Responding to concerns expressed by the Southern Shrimp Alliance regarding the contamination of Vietnamese seafood exports to the U.S. market, the U.S. Food and Drug Administration (FDA) reported that following organizational changes in the Ministry of Fisheries, the Vietnamese government did not extend or revoked:
a number of regulatory Directives and Decisions that are legally enforceable in Vietnam, including Ministry of Fisheries Decision No. 29/2005/QD-BTS (November 1, 2005) that required all consignments of basa, tra, shrimp and crabmeat to be tested before shipment to the U.S. . . .
The letter does not state when Vietnam unilaterally walked away from its commitment to test consignments. However, it appears likely that Vietnamese authorities were no longer testing shrimp exported to the United States in 2011 at the same time as sharp increases in the detection of banned substances in Vietnamese shrimp were being reported by the Japanese and Canadian governments.
With increased scrutiny of their exports in other major seafood importing markets and in the absence of the commitment to test shrimp destined for the U.S. market, despite massive disease outbreaks in Vietnamese shrimp aquaculture that limited production, the value of Vietnamese shrimp exports to the U.S. in 2011 (nearly $520 million) was the highest seen since 2003; the second highest on record:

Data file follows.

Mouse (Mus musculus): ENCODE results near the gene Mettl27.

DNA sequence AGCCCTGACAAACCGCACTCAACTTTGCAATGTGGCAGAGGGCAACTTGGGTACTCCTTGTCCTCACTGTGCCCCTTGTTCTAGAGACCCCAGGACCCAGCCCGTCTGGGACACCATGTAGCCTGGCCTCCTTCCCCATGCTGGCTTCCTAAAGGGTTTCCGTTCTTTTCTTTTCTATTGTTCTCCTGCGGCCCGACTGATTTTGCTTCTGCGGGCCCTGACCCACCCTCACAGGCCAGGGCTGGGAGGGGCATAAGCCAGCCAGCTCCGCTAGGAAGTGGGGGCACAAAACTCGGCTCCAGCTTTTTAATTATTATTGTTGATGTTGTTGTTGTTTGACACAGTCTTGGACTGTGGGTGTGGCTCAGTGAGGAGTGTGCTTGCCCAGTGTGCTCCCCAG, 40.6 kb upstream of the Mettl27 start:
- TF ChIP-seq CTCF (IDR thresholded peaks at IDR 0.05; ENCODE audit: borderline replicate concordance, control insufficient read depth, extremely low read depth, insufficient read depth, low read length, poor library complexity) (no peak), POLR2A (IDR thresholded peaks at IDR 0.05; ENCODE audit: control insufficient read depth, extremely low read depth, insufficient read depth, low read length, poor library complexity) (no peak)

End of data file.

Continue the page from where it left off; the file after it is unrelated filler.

The unilateral decision by the Vietnamese government to drop its commitment to test shrimp exports to the U.S. was not widely publicized. Because the move corresponds with recent findings of widespread use of banned antibiotics and herbicides in the country’s aquaculture, the change in Vietnam’s approach should have sounded alarms in the context of current negotiations for a Trans-Pacific Partnership (TPP) Free Trade Agreement that would include, among other countries, Vietnam and the United States.
In comments filed last Thursday with the House Ways and Means Committee regarding the future of U.S. trade negotiations, SSA emphasized the deterioration of the Vietnamese seafood export aquaculture industry and argued that “a continuing commitment to ensuring the health and safety of American consumers must be a baseline prerequisite for further TPP discussions.” There should be no dispute that the food safety obligations and commitments of a trading partner be allowed to worsen in the context of a free trade agreement.
As for the future, the FDA’s letter reported that after inspecting thirteen Vietnamese seafood processors over the last two years, the agency planned on inspecting twenty-eight Vietnamese seafood processors in fiscal year 2012. The FDA also expressed an intention to send a team of aquaculture experts to Vietnam in May 2012 to “assess current programs and strategies the country’s government and industry implement and their ability to institute adequate food safety measures to control animal drug and chemical residues in aquaculture products intended for the U.S. market.”
Read the FDA’s Letter to the Southern Shrimp Alliance here:
Read the Southern Shrimp Alliance’s Written Statement to the House Ways and Means Committee here: